Each and Her
In 2004 twenty-eight women and young girls were murdered in Ciudad Juárez and the surrounding areas. The tragedy escalated to fifty-eight murders in 2006, then again to eighty-six in 2008, and current estimates top four hundred deaths. Now poet Valerie Martínez offers a poetic exploration of these events, pushing boundaries--stylistically and artistically--with vivid poems that contextualize femicide.
Martínez departs from traditional narrative to reveal the hidden effects and outcomes of the horrific and heart-wrenching cases of femicide. These poems--lyric fragments and prose passages that form a collage--have an intricate relation to one another, creating a complex literary quilt that feels like it can be read from the beginning, the end, or anywhere in between. Martínez is personally invested in the topic, evoking the loss of her sister, and Each and Her emerges as a biography of sorts and a compelling homage to all those who have suffered. Other authors may elaborate on or investigate this topic, but Martínez humanizes it by including names, quotations, realistic details, and stark imagery.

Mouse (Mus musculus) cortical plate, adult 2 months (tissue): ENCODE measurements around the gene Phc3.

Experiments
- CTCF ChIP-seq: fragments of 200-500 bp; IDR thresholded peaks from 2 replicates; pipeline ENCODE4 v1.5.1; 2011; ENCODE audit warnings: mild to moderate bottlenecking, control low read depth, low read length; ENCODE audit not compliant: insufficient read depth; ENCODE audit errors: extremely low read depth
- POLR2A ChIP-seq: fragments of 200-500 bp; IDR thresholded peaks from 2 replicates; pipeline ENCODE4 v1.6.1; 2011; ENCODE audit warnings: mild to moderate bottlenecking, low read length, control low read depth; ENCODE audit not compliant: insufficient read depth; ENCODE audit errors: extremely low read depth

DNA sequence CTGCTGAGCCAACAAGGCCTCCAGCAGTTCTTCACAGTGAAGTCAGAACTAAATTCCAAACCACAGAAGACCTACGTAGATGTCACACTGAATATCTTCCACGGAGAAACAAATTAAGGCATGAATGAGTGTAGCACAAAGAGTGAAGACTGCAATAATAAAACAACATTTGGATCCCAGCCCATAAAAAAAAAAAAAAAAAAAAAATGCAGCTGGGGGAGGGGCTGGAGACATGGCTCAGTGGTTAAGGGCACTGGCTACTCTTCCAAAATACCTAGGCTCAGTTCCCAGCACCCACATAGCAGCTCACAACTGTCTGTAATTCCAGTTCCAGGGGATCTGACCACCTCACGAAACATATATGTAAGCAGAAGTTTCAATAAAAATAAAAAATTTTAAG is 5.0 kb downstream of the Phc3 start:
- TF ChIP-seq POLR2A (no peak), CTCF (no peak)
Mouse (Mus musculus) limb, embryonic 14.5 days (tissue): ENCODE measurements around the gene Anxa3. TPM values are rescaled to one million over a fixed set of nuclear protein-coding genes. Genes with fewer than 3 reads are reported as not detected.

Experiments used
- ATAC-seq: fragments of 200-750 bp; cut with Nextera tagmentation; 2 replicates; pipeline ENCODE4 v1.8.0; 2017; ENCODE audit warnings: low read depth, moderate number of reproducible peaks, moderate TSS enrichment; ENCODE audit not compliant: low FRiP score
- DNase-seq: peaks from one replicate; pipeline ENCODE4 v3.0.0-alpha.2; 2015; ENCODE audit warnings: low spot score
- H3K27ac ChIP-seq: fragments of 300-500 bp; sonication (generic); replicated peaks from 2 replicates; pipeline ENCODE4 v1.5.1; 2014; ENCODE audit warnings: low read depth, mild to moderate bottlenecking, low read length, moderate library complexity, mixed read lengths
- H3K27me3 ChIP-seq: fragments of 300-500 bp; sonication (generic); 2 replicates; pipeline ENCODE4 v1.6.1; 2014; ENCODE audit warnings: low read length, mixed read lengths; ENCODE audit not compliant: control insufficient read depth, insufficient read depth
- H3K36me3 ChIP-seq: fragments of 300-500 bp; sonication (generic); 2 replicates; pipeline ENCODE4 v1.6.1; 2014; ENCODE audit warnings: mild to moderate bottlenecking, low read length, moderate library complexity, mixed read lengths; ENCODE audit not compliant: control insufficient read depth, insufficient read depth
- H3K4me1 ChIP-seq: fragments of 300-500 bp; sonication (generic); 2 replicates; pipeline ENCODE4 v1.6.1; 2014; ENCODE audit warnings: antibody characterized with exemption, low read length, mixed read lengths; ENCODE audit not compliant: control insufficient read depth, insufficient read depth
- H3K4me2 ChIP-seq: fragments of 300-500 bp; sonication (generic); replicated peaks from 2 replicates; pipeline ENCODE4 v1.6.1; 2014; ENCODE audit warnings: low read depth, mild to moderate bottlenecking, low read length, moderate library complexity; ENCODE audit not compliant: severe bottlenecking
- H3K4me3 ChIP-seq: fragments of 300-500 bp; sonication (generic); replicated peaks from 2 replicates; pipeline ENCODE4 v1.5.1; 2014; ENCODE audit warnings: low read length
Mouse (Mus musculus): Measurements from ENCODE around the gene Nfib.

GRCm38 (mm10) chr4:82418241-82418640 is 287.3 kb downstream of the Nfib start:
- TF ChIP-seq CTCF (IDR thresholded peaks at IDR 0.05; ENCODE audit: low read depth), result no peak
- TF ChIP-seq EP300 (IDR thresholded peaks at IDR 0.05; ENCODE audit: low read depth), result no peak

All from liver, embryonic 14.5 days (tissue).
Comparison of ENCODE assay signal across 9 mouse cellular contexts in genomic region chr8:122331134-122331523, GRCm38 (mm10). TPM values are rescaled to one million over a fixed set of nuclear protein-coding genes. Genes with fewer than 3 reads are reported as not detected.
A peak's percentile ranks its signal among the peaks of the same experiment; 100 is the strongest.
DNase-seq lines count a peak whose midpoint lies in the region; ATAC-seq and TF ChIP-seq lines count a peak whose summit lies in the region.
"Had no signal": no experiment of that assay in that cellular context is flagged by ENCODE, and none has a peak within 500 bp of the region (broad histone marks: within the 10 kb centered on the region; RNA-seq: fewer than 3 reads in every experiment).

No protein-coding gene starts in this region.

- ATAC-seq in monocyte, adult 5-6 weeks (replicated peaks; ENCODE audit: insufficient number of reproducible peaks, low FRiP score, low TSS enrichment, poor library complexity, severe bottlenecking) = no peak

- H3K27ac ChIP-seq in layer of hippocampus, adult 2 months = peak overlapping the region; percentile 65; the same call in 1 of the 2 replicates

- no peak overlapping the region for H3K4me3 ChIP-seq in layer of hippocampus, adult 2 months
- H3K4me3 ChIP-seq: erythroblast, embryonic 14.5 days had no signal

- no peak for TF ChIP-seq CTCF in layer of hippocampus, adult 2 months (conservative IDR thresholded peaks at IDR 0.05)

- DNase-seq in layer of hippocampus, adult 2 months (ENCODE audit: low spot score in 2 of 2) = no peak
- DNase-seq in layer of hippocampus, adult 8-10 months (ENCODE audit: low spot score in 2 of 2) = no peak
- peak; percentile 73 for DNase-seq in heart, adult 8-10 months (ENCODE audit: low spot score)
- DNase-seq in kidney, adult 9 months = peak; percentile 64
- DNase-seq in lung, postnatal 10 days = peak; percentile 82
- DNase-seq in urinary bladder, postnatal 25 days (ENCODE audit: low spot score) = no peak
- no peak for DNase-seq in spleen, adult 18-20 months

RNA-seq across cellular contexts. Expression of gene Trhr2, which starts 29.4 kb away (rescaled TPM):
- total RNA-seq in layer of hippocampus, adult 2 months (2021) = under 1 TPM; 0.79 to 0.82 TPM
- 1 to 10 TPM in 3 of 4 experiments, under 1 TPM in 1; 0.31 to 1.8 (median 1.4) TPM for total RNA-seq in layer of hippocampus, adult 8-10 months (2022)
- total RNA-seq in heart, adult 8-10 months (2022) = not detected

The women of Juárez, like other women around the world, are ravaged by inequality, discontinuity, politics, and economic plagues that contribute to gender violence. Martínez offers us a poignant and alarming glance into another world with these never-before-told stories. Her refreshing and explosive voice will keep readers transfixed and intrigued about these events and emotions--removed from us and yet so close to the heart.
'Martínez's Each and Her is a major achievement. Rose and rot, want and greed, empires and their myths: all point to the murders of many young women in the Mexican state of Chihuahua, and every one of us is implicated.' --Maurice Kilwein Guevara, author of POEMA
'Here is understated yet seething work that manages to be both public and private--all of it holding together in this fully achieved book-length poem.' --Francisco Aragón, editor of The Wind Shifts: New Latino Poetry
'They were roses, those tender girls broken against the edge of the border between Mexico and the U.S. They were our sisters, our daughters, our nieces, granddaughters; they are us. Each word in Valerie Martínez's elegant lament is planted with urgent purpose. Each word is watered with grief. Each flower of a girl is absolutely particular in the field of flowers and blood. There can be no more silence. These poems make an opening in the pathway for justice.' --Joy Harjo, poet, musician, performer, and playwright
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